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Title: Structure and function of the ER-Membrane Complex
Author: Phillips, Ben
Awarding Body: University of Cambridge
Current Institution: University of Cambridge
Date of Award: 2020
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The ER-Membrane Complex (EMC) is a highly conserved heterodecameric membrane protein complex, found in the Endoplasmic Reticulum (ER) across almost all branches of eukaryotic life. The EMC has been implicated in a wide range of processes including viral reproduction, inter-organelle phospholipid transfer, cholesterol biosynthesis and the biogenesis of multi-pass membrane proteins. Although the complex was formally identified nearly 10 years ago, almost all of the information available that informs a function for the complex comes from indirect high-throughput genetic screens. It was only in 2017 that the first mechanistic study demonstrated that the mammalian EMC can act as a membrane protein insertase for weakly hydrophobic tail-anchored (TA) proteins. Soon after, a second study revealed that the mammalian EMC is required for the determination of topology of the first transmembrane domain (TMD) of a range of G-Protein coupled receptors (GPCRs). In my PhD I set out to characterise the role of the yeast EMC in the biogenesis of a model misfolded membrane protein called Yor1ΔF. Yor1 is broadly homologous to the disease related CFTR transporter and Yor1ΔF replicates the misfolding found in the common disease causing CFTR allele CFTRΔF. Previous work in the Miller lab identified the EMC genes as essential for the biogenesis of Yor1ΔF and in this thesis I expand on that work to reveal that the loss of EMC function sensitises cells to expression of misfolding membrane proteins. By manipulating the emcΔ sensitised state I conclude that the misfolded protein is degraded co-translationally. I describe this co-translational degradation for the first time for a membrane protein and note that it represents the first observation of folding-driven co-translational quality control. I further demonstrate that this process likely utilises similar machinery and mechanisms to analogous cytoplasmic ribosome associated quality control (RQC). I show that this phenomenon can be re-capitulated by interfering with canonical membrane protein insertion machinery and thus is not specific to emc mutants. Thus I describe a novel form of folding-driven co-translational quality control at the ER: ER-RQC. Subsequent to identifying ER-RQC in S. cerevisiae I designed a flow-cytometry based assay to asses whether the role of the EMC is conserved in CFTR biogenesis. Through a variety of genetic and pharmacological manipulations I demonstrate that CFTRΔF is also dependent on the EMC for biogenesis. In order to further our mechanistic understanding of the EMC, and in light of recent developments in the biochemical study of the complex, I set out to solve the structure of the yeast EMC. Initial attempt to purify the yeast EMC were unsuccessful, but a revised approach and optimised purification strategy enabled purification of the human EMC. Structural characterisation via cryo-electron microscopy (cryo-EM) yielded a 6.7Å resolution map that revealed the overall architecture of the complex. The map reveals structural features that had not been previously predicted from sequence analysis and, through incorporation of bioinformatic constraints, it is possible to propose a plausible model for the function of the EMC in membrane protein biogenesis. An appendix includes a 3.5Å resolution cryo-EM map of the Rab GTP exchange factor TRAPPIII bound to its cognate Rab Ypt1. This map is from S. cerevisisae and was solved in collaboration with the Fromme lab at Cornell University (USA).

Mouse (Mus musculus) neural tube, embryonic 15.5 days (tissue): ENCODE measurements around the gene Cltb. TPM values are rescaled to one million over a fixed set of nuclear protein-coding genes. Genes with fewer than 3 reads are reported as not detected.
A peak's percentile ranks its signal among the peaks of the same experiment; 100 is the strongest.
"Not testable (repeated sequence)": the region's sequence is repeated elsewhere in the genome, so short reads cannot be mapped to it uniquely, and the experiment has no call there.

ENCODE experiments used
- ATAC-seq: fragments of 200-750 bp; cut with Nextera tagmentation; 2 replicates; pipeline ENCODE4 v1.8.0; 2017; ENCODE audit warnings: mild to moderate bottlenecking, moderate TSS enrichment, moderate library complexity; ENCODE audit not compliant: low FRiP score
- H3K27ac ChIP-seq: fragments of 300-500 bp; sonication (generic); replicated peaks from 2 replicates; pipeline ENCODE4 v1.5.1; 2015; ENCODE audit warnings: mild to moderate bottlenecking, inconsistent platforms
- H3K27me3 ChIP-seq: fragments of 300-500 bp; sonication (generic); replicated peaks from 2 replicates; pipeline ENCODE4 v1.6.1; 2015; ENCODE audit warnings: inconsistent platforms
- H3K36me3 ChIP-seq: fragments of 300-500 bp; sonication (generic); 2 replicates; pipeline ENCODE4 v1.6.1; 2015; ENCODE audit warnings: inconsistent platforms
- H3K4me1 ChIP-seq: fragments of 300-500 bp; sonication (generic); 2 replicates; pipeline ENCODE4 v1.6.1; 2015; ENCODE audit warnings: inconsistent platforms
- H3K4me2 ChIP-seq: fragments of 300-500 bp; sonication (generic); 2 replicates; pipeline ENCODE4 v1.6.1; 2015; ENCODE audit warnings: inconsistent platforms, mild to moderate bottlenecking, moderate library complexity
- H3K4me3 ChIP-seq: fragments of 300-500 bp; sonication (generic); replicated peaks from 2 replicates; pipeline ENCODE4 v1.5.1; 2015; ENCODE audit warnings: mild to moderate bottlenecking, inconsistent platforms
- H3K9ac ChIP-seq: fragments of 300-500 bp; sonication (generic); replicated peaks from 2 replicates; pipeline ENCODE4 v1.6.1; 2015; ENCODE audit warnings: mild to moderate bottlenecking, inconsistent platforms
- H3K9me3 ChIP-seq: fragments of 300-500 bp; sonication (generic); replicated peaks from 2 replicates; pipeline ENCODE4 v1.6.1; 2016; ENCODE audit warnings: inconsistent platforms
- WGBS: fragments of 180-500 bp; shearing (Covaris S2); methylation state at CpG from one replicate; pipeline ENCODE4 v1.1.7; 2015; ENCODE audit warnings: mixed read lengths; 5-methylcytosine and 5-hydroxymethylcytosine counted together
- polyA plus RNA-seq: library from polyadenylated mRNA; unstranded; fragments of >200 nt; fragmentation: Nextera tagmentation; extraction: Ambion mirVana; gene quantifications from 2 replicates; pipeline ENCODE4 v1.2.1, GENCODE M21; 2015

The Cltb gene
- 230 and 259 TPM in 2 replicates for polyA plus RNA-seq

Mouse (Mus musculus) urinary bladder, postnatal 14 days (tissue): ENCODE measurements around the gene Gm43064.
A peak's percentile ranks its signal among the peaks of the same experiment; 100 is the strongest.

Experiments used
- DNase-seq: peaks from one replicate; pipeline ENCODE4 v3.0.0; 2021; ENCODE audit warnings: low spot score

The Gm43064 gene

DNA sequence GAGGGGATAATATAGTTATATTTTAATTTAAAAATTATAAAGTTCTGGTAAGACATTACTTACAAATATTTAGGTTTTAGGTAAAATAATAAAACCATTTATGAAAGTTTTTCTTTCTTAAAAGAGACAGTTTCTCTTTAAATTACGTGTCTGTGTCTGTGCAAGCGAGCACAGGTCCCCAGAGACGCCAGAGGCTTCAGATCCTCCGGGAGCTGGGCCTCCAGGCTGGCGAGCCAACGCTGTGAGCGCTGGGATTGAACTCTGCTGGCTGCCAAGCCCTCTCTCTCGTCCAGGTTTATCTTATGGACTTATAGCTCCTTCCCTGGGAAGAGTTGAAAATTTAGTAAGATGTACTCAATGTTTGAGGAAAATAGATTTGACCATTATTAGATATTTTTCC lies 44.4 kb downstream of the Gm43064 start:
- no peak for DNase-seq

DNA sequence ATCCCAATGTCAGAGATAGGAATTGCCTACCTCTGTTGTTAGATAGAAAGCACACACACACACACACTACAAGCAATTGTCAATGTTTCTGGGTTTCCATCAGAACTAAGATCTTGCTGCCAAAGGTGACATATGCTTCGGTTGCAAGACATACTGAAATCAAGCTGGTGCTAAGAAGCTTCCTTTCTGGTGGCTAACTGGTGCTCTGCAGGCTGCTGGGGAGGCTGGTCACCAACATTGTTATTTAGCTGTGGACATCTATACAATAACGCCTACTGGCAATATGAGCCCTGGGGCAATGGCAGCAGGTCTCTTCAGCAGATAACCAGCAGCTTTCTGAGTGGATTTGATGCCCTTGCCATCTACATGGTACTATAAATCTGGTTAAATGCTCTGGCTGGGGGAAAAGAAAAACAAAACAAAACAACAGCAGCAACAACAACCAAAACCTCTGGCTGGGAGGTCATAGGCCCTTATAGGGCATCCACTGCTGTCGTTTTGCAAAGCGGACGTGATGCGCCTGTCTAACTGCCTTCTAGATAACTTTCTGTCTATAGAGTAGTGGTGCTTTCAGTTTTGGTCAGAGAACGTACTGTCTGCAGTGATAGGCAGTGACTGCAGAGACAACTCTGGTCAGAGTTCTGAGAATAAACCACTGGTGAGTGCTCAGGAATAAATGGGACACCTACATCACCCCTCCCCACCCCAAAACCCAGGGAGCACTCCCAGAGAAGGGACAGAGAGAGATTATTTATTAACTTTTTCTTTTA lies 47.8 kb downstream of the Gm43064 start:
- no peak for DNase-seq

Supervisor: Miller, Elizabeth Sponsor: Medical Research Council (MRC) ; Boehringer Ingelheim Fonds (BIF)
Qualification Name: Thesis (Ph.D.) Qualification Level: Doctoral
Keywords: Structural Biology ; Yeast Genetics ; Biochemistry ; Biology ; Membrane Proteins ; Membrane Biology